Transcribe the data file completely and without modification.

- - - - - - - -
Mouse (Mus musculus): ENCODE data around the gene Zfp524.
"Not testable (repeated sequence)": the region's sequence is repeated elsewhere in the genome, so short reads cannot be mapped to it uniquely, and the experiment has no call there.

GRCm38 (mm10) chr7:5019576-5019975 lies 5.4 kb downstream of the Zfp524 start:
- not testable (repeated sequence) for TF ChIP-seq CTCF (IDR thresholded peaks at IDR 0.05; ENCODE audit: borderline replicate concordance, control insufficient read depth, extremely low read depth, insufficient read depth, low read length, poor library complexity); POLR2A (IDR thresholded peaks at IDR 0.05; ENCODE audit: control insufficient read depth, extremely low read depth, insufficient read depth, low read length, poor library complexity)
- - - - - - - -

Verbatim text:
Mouse (Mus musculus): ENCODE data around the gene Zfp524.
"Not testable (repeated sequence)": the region's sequence is repeated elsewhere in the genome, so short reads cannot be mapped to it uniquely, and the experiment has no call there.

GRCm38 (mm10) chr7:5019576-5019975 lies 5.4 kb downstream of the Zfp524 start:
- not testable (repeated sequence) for TF ChIP-seq CTCF (IDR thresholded peaks at IDR 0.05; ENCODE audit: borderline replicate concordance, control insufficient read depth, extremely low read depth, insufficient read depth, low read length, poor library complexity); POLR2A (IDR thresholded peaks at IDR 0.05; ENCODE audit: control insufficient read depth, extremely low read depth, insufficient read depth, low read length, poor library complexity)